In many ways this seems like a number of established but not widespread ideas (capabilities, wrapper types that adapt the capability mode) wrapped in slightly obscure language.
I hope this works, and gets copied in other places. I like that this is all very explicit. I hope the final version is able to thread the needle of both explicit but not cumbersome.
I say all of this as someone who doesn’t write ocaml (or really any ML).
I remember when I looked at doing something similar 10 years ago or so, that with MsSQL, you needed to be careful about message volume due to hot pages used by table storage. If I recall correctly, you could end up with a lot of used space in the tempdb, or page fragmentation perhaps.
I wonder if this is a concern for postgres?
Almost certainly. At a certain scale you’re likely to need something that can shard over multiple machines (kafka or its more modern successors)
The tasks seem to be mostly numerically oriented, as opposed to text or io oriented.
That said, based on this Julia does appear to be the fastest garbage collected language, and significantly bear Python in the numerical domain.
Does anyone have experience using Julia for general purpose programming? Is it pleasant or not?
Edit: found this https://danluu.com/julialang/
I don’t get it. Dataclasses are already compact. This seems like new syntax for the sake of adding new syntax.
Dataclasses have a lot of issues, including requiring type annotations, too many features, poor performance, etc. People want to have basic data types that are easy to define and simple to use without all the overhead of OOP. Also, immutable types like this could enable better sharing between sub-interpreters for performance.
I couldn’t really see the difference with a NamedTuple subclasses, which behave pretty much like structs, the only caveat being reserved attribute names like ‘index’.
Namedtuple allows positional access, which is an error-prone interface that should be avoided. Namedtuples are really only there to help you migrate existing tuple code over to objects with attributes.
With the “I haven’t done Python in a while” caveat, I wonder — why not make a new namedtuple-like that doesn’t allow indexing? The Author’s reference implementation could easily be the template here, no?
Maybe the underlying question is “why can’t it just be a new collection class? why is built-in language support and a new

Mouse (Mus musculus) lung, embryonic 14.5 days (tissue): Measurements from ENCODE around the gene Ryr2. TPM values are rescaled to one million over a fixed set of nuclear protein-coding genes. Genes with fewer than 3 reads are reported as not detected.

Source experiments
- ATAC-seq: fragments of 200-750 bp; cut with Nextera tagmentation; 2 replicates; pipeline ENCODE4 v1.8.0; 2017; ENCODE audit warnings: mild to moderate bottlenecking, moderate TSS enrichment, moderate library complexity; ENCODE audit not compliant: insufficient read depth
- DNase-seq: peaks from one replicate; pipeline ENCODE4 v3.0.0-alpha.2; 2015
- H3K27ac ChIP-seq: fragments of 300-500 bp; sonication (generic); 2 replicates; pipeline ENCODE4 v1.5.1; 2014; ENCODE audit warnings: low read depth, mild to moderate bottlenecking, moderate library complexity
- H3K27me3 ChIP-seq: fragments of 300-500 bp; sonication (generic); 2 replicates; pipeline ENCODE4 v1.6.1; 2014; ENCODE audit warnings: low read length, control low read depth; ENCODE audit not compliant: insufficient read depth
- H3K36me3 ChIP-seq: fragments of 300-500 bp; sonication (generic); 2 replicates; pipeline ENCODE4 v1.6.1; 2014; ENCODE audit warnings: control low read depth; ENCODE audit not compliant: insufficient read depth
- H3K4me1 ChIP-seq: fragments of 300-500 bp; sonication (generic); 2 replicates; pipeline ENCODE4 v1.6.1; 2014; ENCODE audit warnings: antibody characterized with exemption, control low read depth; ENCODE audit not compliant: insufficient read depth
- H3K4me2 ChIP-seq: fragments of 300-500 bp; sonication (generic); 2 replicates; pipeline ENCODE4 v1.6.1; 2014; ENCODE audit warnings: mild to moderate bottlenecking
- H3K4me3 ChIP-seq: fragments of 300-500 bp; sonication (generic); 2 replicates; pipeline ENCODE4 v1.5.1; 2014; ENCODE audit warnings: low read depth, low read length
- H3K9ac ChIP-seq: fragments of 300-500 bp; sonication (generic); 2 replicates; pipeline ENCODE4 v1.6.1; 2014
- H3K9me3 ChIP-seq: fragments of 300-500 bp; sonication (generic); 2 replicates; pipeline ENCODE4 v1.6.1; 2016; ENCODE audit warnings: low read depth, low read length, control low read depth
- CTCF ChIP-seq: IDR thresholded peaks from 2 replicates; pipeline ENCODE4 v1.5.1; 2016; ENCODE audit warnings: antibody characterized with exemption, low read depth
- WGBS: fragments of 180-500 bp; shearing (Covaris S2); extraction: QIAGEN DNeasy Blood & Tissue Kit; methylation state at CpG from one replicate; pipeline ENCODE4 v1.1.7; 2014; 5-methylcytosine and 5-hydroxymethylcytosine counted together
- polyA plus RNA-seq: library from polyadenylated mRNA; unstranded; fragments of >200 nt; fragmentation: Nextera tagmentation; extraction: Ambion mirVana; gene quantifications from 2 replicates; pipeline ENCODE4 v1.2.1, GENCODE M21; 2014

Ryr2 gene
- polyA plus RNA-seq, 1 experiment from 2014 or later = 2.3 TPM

structkeyword needed?” I think it’s this part:
immutablein userspace today as far as I understand it. Some values like
tupleare actually immutable, and there are proposals for others, but not for objects. You can simulate immutability like dataclasses already do but it’s not truly frozen. SimpleNamespace is fully mutable. So that’s part of the gap to fill.
So the right thing to do is to make it possible to have immutable class fields, not create a literally new structure/syntax in the language… maybe?
All of the object and class machinery is very expensive, though. So the goal is to avoid that because of performance. Makes sense to me.
It seems like Mojo is sort of working in that same direction.
If the goal is performance, aren’t you in the wrong language? At some point either the dynamic features of the language are worth having, or they need to be shed (yes, pun). But what I see happening (from a far) is that the language keeps growing and growing in language surface area instead of fixing/creating better baseline abstractions. We’re just minutes away from Python being the next “kitchen sink” language… it seems. Far from the language I loved using in the 00s and early 10s.
I agree it no longer “fits in your head”.
This could be a package for structs, does not seem to be needed in the language definition itself. But its good to discuss it.
But why is it good to discuss it? What does this offer that dataclasses don’t? Honest question here, because I’m not seeing it, but I could be missing something.
One problem with
@dataclassbeing an annotation is that it will either create a new class or modify an existing class based on
slots=True, and creating a new class is an odd behavior as well. Syntax could unify this to a degree and simplify it too.
Additionally, people won’t choose
@dataclassas often. It’s one of those things that is less likely to be reached for because people prefer native features.
That’s about it though. Personally, I don’t really think a native version is a big win tbh